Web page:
By: Michelle Wheatley
The world is full of mysteries…like the current whereabouts of the Loch Ness Monster or the truth behind the legend of the Bermuda Triangle. But for Zags, perhaps nothing remains more elusive than defining what makes the Gonzaga “community” so distinctive.
Ask anyone on campus what makes Gonzaga so special, and you’ll likely hear something about “community.” Push a little more, and you’ll hear about folks holding open the door for one another (for an absurdly long time), or graciously pausing to give directions, or sharing a smile and a wave with complete strangers. Try to probe deeper, however, and you’ll find that we get a bit tongue-tied. When you boil it all down, what is the secret, special ingredient of Gonzaga’s community?
I imagine the first Jesuits struggled with this same question when it came to defining the uniqueness of their way of life. One of the earliest companions, Fr. Nadal, said the key to understanding the lifeblood of the Jesuits is Ignatius Loyola (their founder). His experiences, reflections, ministry and leadership exemplify the dynamics and characteristics of the Jesuit vision and practice. No person’s life is easily summed up, but over the years, we’ve developed ways of describing Ignatius’ legacy and what it means to be “Jesuit.” It’s my belief that this Jesuit identify infuses the culture and shapes the uniqueness of Gonzaga’s “community.” These are just some of the elements of our Jesuit heritage that I see brought to life in the Gonzaga Community:
Intention: When Ignatius and the earliest Jesuit companions were forming their religious order, they composed the Jesuit Constitutions, a series of guidelines governing Jesuit life and work. In summary, James Martin, S.J. says, “…the Constitutions are about how to live your life with others.” Ignatius spent the years leading up to his death continuing to refine this document because he took nothing for granted about how Jesuits were to live in community. This same intention comes to life in the way Gonzaga encourages and teaches students to build community with one another. From Orientation to Residence Hall communities; academic fraternities to tutoring and advising; clubs, student government and community engagement to retreats, small groups and prayer (and so on); we strive together to create a dynamic living and learning community.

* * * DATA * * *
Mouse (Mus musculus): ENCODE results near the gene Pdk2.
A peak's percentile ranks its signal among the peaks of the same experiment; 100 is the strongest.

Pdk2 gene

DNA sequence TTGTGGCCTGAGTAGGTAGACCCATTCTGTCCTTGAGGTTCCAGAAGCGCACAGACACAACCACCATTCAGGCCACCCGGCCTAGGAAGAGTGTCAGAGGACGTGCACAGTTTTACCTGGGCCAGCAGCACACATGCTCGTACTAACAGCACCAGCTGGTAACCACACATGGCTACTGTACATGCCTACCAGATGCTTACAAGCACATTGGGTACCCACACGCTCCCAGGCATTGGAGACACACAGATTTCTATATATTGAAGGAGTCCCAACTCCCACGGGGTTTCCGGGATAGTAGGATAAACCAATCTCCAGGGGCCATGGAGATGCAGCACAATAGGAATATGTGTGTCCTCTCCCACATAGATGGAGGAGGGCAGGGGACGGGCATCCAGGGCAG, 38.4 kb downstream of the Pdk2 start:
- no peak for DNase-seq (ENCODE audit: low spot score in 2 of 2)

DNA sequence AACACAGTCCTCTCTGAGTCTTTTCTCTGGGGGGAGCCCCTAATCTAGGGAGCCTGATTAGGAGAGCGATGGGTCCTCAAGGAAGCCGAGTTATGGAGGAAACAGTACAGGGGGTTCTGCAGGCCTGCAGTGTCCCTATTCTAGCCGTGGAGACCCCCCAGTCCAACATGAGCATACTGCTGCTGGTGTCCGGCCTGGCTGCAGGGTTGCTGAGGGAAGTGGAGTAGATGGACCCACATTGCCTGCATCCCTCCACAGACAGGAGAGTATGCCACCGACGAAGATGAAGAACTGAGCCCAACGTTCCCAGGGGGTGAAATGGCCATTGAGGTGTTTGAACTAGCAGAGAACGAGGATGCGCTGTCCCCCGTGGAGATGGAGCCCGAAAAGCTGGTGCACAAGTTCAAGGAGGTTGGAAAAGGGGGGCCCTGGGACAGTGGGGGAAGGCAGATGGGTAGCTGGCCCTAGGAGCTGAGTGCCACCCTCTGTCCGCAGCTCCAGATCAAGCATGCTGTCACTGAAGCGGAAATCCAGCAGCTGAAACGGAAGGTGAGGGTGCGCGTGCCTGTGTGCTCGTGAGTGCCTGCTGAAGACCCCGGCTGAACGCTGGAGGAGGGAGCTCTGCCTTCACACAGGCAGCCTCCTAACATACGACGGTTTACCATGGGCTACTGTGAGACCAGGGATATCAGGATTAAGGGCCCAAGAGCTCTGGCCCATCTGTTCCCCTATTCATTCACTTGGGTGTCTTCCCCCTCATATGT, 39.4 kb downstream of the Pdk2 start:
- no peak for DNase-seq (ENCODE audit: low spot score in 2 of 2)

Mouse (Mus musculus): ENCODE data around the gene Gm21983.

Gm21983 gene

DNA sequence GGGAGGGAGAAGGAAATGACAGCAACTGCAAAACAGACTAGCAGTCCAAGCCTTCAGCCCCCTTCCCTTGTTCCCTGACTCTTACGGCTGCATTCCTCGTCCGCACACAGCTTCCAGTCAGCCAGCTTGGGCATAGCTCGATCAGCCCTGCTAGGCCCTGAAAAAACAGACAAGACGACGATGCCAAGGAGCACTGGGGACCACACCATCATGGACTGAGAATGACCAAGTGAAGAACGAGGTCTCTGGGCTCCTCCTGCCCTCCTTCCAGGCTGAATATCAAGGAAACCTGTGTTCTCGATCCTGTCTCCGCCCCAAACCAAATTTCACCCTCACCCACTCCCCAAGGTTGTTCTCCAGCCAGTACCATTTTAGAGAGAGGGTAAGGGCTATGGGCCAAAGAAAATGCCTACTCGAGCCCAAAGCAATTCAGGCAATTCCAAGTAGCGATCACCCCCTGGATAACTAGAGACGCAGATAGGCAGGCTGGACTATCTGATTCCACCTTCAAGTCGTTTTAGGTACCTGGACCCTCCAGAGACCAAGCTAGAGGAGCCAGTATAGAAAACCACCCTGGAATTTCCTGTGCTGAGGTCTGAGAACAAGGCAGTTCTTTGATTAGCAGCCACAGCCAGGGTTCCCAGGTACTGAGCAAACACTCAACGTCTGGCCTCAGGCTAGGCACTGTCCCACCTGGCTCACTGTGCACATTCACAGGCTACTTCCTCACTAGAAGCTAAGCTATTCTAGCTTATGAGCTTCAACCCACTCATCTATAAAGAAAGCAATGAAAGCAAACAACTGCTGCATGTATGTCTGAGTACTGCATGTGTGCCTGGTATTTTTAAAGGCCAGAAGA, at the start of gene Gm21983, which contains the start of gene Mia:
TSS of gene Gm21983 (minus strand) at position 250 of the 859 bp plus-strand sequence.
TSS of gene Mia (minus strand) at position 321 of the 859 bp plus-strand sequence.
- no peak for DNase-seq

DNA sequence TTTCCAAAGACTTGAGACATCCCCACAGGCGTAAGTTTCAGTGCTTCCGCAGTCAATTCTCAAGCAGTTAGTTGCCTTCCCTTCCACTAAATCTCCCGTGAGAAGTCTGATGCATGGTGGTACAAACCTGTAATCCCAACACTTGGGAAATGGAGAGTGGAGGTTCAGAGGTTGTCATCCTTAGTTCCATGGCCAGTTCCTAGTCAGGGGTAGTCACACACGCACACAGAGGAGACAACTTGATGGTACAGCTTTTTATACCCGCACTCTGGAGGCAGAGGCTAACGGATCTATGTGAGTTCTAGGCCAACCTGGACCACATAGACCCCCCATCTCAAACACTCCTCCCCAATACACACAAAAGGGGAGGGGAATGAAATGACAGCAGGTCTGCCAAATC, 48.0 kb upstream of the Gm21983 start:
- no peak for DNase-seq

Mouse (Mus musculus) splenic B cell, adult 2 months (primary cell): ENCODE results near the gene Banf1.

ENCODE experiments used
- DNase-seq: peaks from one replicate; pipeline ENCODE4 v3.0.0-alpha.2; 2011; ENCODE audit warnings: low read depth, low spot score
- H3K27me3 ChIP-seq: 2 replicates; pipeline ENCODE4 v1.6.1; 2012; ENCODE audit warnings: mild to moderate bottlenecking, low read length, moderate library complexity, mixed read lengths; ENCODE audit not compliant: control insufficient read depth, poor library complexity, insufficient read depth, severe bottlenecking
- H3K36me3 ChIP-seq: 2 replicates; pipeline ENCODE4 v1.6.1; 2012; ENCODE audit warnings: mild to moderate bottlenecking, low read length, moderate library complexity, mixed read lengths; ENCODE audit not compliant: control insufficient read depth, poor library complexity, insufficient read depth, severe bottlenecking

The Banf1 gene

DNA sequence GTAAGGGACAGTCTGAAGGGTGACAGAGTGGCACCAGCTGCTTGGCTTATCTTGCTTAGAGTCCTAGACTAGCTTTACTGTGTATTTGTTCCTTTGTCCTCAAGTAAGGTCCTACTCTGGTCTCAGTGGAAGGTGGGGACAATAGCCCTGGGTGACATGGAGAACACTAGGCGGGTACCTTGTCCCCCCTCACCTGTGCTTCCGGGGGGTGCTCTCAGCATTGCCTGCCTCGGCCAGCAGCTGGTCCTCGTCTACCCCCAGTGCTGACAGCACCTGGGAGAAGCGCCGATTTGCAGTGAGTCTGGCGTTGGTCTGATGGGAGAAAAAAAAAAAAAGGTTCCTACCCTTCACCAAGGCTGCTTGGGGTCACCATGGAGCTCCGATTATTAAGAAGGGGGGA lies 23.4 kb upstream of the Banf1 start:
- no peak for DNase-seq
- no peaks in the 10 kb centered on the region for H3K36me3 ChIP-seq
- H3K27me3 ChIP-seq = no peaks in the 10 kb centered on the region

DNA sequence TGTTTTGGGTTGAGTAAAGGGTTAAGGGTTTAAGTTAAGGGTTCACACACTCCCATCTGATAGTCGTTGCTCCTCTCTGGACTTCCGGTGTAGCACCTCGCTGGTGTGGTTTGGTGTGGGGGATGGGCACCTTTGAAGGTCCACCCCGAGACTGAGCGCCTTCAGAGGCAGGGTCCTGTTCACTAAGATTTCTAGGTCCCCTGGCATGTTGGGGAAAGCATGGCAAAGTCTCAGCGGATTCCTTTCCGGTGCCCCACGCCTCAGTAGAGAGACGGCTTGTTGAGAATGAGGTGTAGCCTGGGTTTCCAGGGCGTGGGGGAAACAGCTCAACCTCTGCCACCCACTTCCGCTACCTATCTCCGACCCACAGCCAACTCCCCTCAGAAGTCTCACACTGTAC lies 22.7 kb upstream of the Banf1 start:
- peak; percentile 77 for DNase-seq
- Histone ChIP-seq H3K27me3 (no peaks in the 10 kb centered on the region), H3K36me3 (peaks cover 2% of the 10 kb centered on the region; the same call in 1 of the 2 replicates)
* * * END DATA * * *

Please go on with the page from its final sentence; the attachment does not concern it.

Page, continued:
Cura Personalis: This Latin phrase means “care for the [individual] person,” and traces of it can be found throughout Ignatian spirituality and the Jesuit way. Whether Ignatius was instructing a Spiritual Director, a Jesuit Superior, or a professor, he encouraged them to use discretion and judgment in caring for the person before them. In one case, Ignatius wrote: “If something else is expedient for an individual, the superior will consider the matter with prudence and may grant an exemption.” This kind of other-centeredness, consideration for a person’s context, profound care for the other’s growth and wellbeing, and willingness to adjust in order to achieve the common goal, is deeply rooted in Gonzaga’s collective character.
Contemplation in Action: This phrase is often used as one way of summing up Ignatian spirituality, or in commenting on the intended outcome for the graduate of a Jesuit school. It speaks to the creative tension in a life filled with quiet reflection and prayer as well as purposeful action. It’s about self-awareness, coupled with alertness to the reality of the world and God’s action and presence within it. I observe a hunger for understanding in the Gonzaga community that goes even beyond academic knowledge, as well as reflection and discernment on both the individual and communal level about who we are called to be and how we are prompted to share our gifts and talents generously with others. This search for meaning, purpose and call makes our community bigger than itself.
Pursuit of Justice: Fr. Pedro Arrupe, S.J., a former General of the Society of Jesus, said, “Today our prime educational objective must be to form men-and-women-for-others…people who cannot even conceive of love of God which does not include love for the least of their neighbors…” Members of Jesuit institutions are encouraged to cultivate a well-educated solidarity with others and the habits of mind and heart necessary to bring about social transformation for the common good. At Gonzaga, our notion of community is not simply one of friendship but one of justice, and it extends well beyond the borders of campus…to the greater Spokane area and even across the globe.
So, is there a single, straight-forward answer to what makes Gonzaga’s community so exceptional? I fear the answer is probably no. But these clues from our Jesuit history point toward how we have established what Ignatius would call Gonzaga’s “way of proceeding”—all the many values, attitudes and behaviors that lead to a rare and special kind of community. One that’s just a bit mysterious, too.